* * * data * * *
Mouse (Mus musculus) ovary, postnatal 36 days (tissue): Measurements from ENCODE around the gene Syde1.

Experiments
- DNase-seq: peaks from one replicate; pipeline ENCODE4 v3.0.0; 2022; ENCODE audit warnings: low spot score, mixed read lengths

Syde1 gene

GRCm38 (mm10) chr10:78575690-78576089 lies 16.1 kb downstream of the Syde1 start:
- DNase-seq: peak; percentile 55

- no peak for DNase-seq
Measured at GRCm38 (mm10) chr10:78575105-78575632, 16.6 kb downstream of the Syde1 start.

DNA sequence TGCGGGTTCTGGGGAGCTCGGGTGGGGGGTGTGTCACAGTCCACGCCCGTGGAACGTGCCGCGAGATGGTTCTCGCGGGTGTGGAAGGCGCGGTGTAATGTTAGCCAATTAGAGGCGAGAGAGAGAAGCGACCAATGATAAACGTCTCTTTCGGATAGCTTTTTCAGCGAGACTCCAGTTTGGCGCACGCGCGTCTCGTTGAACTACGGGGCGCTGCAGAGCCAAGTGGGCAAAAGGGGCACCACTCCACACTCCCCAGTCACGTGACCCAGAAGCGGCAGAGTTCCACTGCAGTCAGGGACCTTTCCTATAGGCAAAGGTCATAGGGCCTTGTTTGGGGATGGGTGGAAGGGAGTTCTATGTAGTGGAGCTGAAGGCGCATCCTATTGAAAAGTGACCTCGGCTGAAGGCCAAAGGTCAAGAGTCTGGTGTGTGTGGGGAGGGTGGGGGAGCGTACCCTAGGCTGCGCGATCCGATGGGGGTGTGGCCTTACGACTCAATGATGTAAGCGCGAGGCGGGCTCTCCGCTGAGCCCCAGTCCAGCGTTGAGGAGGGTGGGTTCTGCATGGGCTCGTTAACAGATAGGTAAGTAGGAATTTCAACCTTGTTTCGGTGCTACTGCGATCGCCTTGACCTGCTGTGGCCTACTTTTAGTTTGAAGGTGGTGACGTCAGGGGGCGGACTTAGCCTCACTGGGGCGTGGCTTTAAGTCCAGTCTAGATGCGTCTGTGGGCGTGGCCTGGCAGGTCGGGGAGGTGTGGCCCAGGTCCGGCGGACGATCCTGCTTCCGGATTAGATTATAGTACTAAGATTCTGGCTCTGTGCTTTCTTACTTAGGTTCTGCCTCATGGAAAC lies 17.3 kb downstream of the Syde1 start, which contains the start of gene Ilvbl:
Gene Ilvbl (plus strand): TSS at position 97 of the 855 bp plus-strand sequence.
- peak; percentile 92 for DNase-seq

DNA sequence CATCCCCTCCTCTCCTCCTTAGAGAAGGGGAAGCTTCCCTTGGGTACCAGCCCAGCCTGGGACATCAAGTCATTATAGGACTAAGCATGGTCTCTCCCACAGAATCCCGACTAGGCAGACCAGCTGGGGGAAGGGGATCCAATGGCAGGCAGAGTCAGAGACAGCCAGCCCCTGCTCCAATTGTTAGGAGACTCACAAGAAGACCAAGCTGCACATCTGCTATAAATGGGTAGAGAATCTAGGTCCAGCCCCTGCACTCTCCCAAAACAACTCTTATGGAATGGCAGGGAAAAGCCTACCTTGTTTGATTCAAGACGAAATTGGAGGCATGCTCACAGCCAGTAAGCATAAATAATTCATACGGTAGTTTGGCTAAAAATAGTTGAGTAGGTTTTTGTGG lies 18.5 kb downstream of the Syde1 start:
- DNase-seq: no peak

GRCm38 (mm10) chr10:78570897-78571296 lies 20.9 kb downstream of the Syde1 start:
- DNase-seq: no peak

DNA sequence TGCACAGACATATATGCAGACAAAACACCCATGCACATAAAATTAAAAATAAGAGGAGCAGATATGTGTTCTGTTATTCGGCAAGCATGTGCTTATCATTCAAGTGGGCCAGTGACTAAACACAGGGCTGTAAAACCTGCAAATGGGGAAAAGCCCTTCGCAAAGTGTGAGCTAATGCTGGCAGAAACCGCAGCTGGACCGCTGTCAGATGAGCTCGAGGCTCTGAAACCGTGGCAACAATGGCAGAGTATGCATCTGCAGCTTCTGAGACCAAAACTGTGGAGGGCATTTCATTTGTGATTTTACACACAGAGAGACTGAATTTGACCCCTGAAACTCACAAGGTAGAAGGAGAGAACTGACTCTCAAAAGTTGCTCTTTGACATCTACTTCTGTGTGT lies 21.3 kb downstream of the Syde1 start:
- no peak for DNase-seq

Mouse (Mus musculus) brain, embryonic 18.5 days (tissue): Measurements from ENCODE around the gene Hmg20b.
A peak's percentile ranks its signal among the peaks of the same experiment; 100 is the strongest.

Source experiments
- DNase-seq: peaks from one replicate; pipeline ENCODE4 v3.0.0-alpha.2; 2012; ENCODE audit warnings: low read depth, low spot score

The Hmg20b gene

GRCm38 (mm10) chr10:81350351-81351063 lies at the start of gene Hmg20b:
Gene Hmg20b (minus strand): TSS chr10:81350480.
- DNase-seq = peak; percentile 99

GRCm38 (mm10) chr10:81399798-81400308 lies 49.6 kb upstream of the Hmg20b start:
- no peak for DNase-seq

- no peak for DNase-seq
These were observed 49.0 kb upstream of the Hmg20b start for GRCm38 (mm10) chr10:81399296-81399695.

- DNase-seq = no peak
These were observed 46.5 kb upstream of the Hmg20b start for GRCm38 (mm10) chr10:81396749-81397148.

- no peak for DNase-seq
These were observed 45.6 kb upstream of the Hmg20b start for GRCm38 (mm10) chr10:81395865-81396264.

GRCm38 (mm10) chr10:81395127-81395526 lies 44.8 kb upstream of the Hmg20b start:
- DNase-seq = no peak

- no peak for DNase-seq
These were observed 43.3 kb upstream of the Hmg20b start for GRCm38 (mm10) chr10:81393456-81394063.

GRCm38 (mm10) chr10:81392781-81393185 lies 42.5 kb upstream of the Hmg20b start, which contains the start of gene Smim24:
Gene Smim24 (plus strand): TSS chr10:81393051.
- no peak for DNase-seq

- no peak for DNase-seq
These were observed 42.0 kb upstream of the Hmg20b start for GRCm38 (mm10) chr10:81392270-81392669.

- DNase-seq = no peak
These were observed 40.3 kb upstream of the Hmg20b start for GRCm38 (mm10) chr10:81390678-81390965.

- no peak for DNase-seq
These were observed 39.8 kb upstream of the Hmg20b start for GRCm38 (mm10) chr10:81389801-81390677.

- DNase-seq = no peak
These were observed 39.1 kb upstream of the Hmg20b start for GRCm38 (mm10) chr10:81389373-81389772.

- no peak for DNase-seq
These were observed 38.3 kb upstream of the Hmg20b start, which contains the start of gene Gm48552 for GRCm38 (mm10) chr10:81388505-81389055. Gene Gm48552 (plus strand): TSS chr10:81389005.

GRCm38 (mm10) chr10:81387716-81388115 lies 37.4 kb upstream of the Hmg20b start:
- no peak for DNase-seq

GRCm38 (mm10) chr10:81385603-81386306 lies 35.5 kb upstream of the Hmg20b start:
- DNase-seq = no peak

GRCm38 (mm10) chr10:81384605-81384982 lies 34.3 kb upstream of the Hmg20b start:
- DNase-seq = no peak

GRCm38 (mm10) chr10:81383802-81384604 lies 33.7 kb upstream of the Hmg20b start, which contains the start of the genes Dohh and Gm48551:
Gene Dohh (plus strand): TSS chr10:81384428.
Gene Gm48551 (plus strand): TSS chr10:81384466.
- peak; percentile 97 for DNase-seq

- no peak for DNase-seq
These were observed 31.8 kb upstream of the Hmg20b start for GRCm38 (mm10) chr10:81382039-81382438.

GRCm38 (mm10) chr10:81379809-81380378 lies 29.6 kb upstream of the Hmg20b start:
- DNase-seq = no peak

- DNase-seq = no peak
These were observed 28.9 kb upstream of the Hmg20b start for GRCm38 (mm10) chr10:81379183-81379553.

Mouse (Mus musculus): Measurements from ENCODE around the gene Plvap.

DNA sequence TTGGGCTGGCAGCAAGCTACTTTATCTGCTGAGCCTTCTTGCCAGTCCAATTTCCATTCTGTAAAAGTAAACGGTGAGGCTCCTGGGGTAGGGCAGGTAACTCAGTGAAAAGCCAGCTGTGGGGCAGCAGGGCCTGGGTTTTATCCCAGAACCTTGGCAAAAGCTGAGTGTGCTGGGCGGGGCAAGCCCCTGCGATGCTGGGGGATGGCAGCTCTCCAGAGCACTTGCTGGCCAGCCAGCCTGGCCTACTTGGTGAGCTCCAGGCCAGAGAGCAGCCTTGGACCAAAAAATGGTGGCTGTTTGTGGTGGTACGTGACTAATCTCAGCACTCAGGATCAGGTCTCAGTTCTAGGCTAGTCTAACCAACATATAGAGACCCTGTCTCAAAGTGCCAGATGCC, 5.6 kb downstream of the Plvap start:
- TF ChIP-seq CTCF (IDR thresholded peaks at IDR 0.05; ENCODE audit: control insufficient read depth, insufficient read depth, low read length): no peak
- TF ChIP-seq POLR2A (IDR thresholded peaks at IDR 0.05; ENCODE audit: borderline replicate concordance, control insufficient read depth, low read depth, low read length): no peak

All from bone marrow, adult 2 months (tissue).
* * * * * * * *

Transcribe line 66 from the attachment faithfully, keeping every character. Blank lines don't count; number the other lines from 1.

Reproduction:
These were observed 28.9 kb upstream of the Hmg20b start for GRCm38 (mm10) chr10:81379183-81379553.